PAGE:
IFA demands final settlement for the 'forgotten farmers'
A final settlement for the 4,000 'forgotten farmers' must be incorporated in the next CAP reform package, the IFA has insisted.
IFA deputy president Richard Kennedy said that finding a remedy for past "anomalies" in the Young Farmers' Scheme (YFS) will be a priority for the organisation in the upcoming CAP reform process.
Thousands of farmers who started farming in their own right have lost out on all or part of their entitlements under the YFS due to the manner in which the scheme was interpreted.
Under the YFS, which opened in 2015, applicants could qualify for an annual special payment for the first five years they farmed in their own right.
However, those whose first five years farming expired in 2015, or shortly thereafter, only qualified for a reduced payment under the YFS because the period before 2015 was incorrectly deemed to fall outside the scheme's remit.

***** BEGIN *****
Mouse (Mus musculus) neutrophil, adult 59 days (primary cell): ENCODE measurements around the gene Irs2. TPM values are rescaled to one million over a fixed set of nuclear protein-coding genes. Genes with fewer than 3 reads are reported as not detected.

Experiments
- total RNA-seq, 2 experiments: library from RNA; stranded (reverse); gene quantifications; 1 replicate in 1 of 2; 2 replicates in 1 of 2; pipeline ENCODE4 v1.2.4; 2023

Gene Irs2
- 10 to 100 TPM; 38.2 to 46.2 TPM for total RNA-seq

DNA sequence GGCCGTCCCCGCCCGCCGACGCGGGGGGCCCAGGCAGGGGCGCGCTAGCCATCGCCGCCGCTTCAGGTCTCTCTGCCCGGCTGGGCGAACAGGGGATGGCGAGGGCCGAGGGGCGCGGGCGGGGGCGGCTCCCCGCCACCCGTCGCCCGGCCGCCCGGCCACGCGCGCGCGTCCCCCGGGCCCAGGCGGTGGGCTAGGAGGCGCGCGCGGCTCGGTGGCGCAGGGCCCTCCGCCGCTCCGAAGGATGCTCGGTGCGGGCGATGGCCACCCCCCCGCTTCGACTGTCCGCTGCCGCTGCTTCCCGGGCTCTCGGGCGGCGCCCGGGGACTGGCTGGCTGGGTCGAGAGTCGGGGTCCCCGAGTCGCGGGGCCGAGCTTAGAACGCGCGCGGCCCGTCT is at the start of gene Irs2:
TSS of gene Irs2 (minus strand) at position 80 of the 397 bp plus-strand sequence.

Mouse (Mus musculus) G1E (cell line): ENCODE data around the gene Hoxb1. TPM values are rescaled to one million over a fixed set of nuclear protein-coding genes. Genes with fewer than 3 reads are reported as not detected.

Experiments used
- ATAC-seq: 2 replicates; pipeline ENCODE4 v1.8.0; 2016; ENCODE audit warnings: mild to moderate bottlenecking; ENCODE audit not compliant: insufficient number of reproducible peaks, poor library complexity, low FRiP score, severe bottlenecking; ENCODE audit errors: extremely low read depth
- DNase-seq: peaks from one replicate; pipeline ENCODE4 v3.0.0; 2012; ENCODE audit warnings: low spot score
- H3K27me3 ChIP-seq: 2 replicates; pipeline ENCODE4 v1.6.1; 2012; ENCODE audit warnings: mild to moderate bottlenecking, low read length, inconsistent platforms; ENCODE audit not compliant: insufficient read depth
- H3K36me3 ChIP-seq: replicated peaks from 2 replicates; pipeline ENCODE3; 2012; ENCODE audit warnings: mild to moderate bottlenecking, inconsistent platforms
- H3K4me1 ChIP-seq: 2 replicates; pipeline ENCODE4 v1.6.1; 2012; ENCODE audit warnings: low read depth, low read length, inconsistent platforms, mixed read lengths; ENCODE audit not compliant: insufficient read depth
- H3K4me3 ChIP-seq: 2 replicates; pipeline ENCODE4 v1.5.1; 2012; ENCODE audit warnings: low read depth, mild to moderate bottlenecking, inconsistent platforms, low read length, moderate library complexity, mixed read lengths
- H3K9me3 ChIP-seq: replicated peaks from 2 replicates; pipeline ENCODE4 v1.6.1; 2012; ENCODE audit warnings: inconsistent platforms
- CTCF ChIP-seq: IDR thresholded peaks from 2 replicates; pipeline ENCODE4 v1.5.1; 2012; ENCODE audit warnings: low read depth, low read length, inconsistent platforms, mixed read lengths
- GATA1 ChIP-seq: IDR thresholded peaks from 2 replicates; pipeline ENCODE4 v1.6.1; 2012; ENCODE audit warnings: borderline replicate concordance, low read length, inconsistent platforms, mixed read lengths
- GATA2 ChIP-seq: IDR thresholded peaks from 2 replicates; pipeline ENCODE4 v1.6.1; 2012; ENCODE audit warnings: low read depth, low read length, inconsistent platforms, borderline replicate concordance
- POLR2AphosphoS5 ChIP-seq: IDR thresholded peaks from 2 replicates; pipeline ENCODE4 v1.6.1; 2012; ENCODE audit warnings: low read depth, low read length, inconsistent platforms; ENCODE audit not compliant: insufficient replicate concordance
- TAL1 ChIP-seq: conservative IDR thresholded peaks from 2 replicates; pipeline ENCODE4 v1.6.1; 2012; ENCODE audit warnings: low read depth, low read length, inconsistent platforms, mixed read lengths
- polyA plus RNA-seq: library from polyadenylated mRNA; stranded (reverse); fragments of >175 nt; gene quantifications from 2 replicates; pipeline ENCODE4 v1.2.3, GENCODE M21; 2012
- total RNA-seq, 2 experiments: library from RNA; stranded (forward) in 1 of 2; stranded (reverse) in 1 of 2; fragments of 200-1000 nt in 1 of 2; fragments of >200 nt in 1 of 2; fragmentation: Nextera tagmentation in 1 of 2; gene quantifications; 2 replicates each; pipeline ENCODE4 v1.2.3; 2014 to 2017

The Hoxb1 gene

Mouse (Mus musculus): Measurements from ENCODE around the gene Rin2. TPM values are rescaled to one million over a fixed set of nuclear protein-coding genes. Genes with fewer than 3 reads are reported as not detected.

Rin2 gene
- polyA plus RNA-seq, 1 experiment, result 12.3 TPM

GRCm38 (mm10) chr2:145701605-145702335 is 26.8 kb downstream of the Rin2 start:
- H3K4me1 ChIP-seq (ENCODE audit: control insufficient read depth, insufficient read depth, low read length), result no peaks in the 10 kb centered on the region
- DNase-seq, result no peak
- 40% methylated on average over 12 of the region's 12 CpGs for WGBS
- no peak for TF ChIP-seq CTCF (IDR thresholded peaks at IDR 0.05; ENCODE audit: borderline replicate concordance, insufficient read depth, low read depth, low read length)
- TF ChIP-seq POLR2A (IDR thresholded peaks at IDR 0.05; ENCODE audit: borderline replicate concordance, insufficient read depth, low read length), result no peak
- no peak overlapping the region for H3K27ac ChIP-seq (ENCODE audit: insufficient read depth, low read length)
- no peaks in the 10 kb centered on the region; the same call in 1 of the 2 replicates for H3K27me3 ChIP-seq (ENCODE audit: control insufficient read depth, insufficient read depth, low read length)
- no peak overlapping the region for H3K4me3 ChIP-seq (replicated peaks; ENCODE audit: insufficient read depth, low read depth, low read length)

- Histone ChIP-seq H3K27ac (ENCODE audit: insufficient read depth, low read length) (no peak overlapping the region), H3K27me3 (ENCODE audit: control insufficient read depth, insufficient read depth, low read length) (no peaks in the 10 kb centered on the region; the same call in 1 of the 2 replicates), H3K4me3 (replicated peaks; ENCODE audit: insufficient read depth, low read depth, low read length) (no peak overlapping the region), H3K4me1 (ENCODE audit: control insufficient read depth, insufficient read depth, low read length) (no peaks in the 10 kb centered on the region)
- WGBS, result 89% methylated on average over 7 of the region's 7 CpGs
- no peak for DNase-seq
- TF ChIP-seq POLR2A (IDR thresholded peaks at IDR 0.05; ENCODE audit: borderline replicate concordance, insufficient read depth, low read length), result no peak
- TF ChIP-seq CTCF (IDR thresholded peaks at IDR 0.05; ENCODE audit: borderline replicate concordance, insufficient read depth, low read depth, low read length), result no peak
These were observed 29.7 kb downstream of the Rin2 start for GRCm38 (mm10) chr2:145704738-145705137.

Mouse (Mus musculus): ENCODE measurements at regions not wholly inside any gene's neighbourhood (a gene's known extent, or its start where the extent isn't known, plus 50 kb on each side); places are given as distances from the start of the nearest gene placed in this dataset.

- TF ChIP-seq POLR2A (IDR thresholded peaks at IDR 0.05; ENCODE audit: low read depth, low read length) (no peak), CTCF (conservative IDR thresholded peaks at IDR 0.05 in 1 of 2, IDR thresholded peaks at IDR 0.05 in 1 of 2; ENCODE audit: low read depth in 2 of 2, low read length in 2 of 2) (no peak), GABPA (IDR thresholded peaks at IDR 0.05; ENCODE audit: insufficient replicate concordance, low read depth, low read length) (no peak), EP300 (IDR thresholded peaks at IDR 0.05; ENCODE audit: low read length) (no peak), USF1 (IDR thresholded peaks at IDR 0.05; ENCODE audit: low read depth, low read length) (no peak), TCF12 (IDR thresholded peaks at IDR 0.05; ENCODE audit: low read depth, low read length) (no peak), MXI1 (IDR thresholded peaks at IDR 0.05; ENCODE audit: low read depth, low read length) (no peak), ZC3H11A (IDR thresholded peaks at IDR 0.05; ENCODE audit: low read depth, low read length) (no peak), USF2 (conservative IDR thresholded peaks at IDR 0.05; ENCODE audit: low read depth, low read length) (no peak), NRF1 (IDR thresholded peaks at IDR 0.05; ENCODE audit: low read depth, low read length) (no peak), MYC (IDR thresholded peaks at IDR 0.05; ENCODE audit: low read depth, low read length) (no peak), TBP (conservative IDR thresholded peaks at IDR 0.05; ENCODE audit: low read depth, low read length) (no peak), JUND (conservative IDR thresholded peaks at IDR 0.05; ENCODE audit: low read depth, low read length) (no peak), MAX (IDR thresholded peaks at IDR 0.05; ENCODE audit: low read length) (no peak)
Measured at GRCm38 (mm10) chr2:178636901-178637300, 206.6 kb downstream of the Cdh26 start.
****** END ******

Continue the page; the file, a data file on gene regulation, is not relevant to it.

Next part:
The Commission has since ruled that all YFS applicants were entitled to full payments for five years. Crucially, however, it was left to the discretion of individual member states whether or not they wished to make retrospective payments to farmers who received reduced payments due to the misinterpretation of the rules.
Donal McLoughlin, an organic beef producer at Ballinamuck, Co Longford, claims that he has lost out on more than half of the amount he believes he was entitled to under the YFS.
"I obtained a herd number in 2011 and applied to the 2015 Young Farmer Scheme but I only received payment for two years because of what I see as an unfair five-year rule," he said.